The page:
A Passage from India
David Berlinski reviews Pankaj Mishra
Bland Fanatics: Liberals, Race and Empire
by Pankaj Mishra
Farrar, Strauss & Giroux, 224 pp., $27.00
David Berlinski, Paris
PANKAJ MISHRA is an Indian journalist, novelist, and travel writer; he is widely appreciated as a scold.1 Written between 2008 and just the other day, the sixteen essays comprising Bland Fanatics were published variously in The Guardian, The London Review of Books, the New Yorker, The New York Times, and The New York Review of Books.2 Readers seeking ideological exuberance must look elsewhere. The essays are themselves unified by a common rhetorical strategy, if not a common rhetorical subject, in which Mishra reveals that he knows something that others do not. “It had long been clear to me,” he writes, “that Western ideologues during the Cold War absurdly prettified the rise of the ‘democratic’ West.”3
What I didn’t realise until I started to inhabit the knowledge ecosystems of London and New York is how evasions and suppressions had resulted, over time, in a massive store of defective knowledge about the West and the non-West alike. Simple-minded and misleading ideas and assumptions, drawn from this blinkered history, had come to shape the speeches of Western statesmen, think tank reports and newspaper editorials, while supplying fuel to countless log-rolling columnists, television pundits and terrorism experts.4
Living on hot air, logrolling columnists, like certain abstemious yogis, do not generally require fuel, although they may require logs; and a knowledge ecosystem suggests nothing so much as a child’s terrarium: wood, water, weeds, worms. Never mind. Readers will get the point. They could hardly miss it. In hanging around London and New York, Mishra encountered a good many dopes.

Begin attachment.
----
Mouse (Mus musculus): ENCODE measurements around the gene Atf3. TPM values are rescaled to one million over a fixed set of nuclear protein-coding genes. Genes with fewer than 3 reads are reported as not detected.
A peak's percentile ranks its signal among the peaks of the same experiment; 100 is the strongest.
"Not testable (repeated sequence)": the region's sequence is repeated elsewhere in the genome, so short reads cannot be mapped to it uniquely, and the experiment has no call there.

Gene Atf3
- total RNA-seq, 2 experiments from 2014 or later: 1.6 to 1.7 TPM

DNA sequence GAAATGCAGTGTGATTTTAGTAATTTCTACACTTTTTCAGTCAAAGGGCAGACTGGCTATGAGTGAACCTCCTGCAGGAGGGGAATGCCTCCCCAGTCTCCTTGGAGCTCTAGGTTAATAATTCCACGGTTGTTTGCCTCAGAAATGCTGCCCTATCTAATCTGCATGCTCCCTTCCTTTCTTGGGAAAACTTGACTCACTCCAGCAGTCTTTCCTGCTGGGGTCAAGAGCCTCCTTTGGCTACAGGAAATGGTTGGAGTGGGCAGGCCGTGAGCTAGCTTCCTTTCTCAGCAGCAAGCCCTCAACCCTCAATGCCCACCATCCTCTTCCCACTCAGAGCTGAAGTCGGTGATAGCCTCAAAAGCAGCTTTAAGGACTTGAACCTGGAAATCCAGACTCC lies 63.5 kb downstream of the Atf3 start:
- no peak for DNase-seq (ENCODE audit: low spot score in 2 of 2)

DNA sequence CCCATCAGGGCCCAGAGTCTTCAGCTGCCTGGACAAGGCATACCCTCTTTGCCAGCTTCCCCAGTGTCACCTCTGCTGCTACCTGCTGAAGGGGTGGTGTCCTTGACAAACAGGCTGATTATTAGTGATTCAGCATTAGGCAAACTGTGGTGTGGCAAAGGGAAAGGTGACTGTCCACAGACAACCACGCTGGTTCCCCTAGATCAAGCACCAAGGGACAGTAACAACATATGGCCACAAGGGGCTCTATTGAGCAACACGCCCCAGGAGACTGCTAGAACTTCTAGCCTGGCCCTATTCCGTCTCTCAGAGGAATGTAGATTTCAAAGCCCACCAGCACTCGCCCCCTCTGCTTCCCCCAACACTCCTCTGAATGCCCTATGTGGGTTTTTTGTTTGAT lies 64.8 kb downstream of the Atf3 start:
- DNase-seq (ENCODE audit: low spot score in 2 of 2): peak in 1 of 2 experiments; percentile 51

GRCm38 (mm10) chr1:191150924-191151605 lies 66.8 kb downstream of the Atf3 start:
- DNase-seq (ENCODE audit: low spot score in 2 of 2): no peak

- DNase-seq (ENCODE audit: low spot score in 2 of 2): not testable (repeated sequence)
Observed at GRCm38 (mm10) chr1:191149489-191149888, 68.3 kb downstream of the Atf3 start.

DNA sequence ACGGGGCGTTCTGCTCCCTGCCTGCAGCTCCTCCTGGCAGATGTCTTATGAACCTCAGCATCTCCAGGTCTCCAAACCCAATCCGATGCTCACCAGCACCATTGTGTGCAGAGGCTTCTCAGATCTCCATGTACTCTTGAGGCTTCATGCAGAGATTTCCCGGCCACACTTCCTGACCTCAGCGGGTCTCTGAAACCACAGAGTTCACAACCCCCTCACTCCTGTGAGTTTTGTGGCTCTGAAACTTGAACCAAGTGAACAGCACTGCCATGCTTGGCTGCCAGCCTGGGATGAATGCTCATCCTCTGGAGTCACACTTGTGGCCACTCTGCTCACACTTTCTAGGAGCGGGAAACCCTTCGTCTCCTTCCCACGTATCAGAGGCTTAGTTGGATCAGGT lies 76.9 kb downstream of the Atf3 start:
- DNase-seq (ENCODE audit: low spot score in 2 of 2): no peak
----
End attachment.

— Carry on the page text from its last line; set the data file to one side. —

Mishra was moved to republish these essays in their hardcover coffin, he remarks in his introduction, as a response to Brexit, the election of Donald Trump, and the COVID-19 pandemic. The majority of these essays were written before Brexit, the election of Trump, or the advent of COVID-19. They lack the degree of prophetic force that Mishra might think appropriate. The title itself reprises a phrase due to Reinhold Niebuhr: “[A]mong the lesser culprits of history,” Niebuhr wrote in 1959, “are the bland fanatics of western civilization who regard the highly contingent achievements of our culture as the final form and norm of human existence.”5 Mishra’s bland fanatics, treating things alphabetically, run from Martin Amis, Ayaan Hirsi Ali, and Francis Fukuyama to Steven Pinker, Bari Weiss, and Leon Wieseltier, all of them bland, none of them fanatical. Robert Blackwill, Dick Cheney, Richard Perle, Condoleezza Rice, Paul Wolfowitz, and Robert Zoellick are unaccountably beyond the beam of Mishra’s indignation. I would have thought that Cheney, at least, had the beady eyes characteristic of the born bland fanatic.
Two of the sixteen essays in this collection are devoted to single combat: Mishra vs. Niall Ferguson and Jordan Peterson. Fluffy and forgettable, they did succeed in provoking their subjects to a display of petulance. Ferguson threatened to sue Mishra for libel, and Peterson proposed to slap him silly should they happen to meet.
What a pity they did not.
The Camouflage of Consensus
THE ESSAYS IN Bland Fanatics, if intelligent and brisk, are also imperfectly argued and badly written. Realities are brutal, falsehoods blatant, notions reek, prejudices are entrenched, binaries pop up here and there (eager, I am sure, to escape gender confinement), crime rates skyrocket, adventurers are bumptious, history is blinkered, delusions climax, despotisms are ruthless, and, if breasts are not being bared, chests, at least, are being thumped.6 Mishra is also a writer unwilling to savor the niceties of attribution. The wonderful phrase “closing time in the garden of the West” appears three times in two essays, welcome relief from the clump of Mishra’s habitual clichés. It is due to Cyril Connolly.7 That “every document of civilization is also a document of barbarism” is due, in turn, to Walter Benjamin.8 Mishra has appropriated the phrase and its mistranslation into English.